Bashar al-Assad has called the ongoing bombing of parts of eastern Aleppo by Syrian and Russian warplanes a process of “cleaning” the city, and compared the current diplomatic rift between Russia and the West a continuation of the Cold War.
The Syrian president, speaking to Russian newspaper Komsomolskaya Pravda, said the attacks on the rebel-held parts of Aleppo were necessary to push terrorists back to Turkey and would act as a “springboard” for further Syrian government-led operations.
“You have to keep cleaning this area and push the terrorists to Turkey, to go back to where they come from or to kill them. There’s no other option,” Assad said. “Aleppo is going to be a very important springboard to do this move.”
Assad’s comments follow weeks of unrelenting attacks on the city, which has seen 358 civilians die, including at least 100 children, since the collapse of a U.S.-Russia–orchestrated cease-fire earlier in the month.
Assad’s continued military operations in Aleppo, with crucial assistance from Russia, prompted Western officials — most notably U.S. Secretary of State John Kerry — to call for a war crimes investigation into the governments of Assad and Russian President Vladimir Putin.
This week alone the death toll is reportedly over 150 people, with 13 dying in attacks on Thursday.
“What we’ve been seeing recently during the last few weeks, and maybe few months, is something like more than Cold War,” Assad said in the interview. “I don’t know what to call it, but it’s not something that has existed recently, because I don’t think that the West and especially the United States has stopped their Cold War, even after the collapse of the Soviet Union.”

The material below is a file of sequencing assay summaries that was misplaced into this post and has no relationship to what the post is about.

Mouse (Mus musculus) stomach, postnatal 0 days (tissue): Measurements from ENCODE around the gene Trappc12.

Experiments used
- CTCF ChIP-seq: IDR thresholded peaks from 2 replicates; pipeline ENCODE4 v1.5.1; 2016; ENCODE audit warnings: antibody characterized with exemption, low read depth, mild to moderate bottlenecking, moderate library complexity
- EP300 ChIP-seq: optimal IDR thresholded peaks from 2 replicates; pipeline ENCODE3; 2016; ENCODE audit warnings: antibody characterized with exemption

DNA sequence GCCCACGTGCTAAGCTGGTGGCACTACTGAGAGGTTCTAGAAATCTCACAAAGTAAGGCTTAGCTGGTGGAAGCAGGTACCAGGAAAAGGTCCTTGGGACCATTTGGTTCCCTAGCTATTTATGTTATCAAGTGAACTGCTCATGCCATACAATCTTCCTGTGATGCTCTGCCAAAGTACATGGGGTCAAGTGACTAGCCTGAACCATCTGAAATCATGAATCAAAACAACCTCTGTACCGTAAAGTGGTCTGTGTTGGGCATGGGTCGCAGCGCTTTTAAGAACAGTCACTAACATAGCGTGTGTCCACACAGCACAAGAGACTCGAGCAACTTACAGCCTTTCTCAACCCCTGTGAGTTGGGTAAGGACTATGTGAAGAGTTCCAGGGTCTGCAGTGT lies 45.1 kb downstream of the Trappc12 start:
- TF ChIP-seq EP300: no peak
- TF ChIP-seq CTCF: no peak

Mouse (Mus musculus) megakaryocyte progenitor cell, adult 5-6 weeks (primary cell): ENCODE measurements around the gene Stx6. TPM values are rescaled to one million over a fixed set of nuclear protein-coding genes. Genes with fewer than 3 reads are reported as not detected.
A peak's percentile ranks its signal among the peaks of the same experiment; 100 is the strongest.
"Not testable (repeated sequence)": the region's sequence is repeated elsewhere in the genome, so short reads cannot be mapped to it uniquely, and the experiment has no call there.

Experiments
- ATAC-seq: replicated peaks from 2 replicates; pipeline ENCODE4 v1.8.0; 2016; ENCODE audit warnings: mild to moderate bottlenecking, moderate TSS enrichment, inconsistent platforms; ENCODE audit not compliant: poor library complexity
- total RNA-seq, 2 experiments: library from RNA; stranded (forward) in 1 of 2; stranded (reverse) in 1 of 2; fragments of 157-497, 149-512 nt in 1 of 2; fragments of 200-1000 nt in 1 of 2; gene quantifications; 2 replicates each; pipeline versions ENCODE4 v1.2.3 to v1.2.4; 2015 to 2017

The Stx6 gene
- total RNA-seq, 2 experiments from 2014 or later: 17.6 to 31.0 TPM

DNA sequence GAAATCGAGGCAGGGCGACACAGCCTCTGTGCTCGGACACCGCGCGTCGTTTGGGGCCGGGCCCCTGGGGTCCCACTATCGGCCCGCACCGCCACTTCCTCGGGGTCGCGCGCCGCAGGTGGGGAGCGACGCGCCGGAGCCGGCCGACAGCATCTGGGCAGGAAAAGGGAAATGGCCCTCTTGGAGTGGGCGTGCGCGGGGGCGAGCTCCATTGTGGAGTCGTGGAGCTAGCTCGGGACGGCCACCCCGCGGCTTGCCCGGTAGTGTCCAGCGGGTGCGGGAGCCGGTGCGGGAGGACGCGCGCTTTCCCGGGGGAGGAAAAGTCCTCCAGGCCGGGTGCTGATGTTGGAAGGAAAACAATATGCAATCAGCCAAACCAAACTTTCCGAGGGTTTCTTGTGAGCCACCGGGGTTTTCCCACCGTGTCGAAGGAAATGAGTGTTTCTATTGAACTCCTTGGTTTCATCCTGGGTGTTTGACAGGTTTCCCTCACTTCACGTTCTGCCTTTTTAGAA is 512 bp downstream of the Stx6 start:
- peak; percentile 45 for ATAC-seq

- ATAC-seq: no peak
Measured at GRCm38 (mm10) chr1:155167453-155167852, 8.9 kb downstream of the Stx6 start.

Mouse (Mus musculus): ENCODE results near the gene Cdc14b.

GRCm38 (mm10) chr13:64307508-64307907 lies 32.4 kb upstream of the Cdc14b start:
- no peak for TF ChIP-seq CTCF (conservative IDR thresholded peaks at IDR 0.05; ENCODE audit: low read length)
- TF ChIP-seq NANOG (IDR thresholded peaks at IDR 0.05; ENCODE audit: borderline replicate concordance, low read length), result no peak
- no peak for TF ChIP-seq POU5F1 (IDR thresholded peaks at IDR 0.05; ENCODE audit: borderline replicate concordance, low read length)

Assad’s comments come the day before Kerry is set to meet Russian foreign minister Sergey Lavrov in Switzerland in the latest round of talks aimed at ending the yearslong bloodshed in Syria. The talks will also include key regional players Saudi Arabia, Turkey, and Qatar.
According to the Syrian Observatory for Human Rights, the bombardment of rebel-held areas of the city continued Thursday night, though no new deaths were reported by the independent monitoring group that relies on local accounts to document airstrikes and military operations within Syria and Iraq.
The anti-government forces fighting to hold onto eastern Aleppo are made up of various groups, including factions of the Free Syrian Army that are supported by Western governments, and Jabhat Fateh Al-Sham, a former al-Qaeda affiliate previously known as the Nusra Front.
There are thought to be up to quarter-million civilians trapped inside Aleppo, cut off from crucial aid and supplies.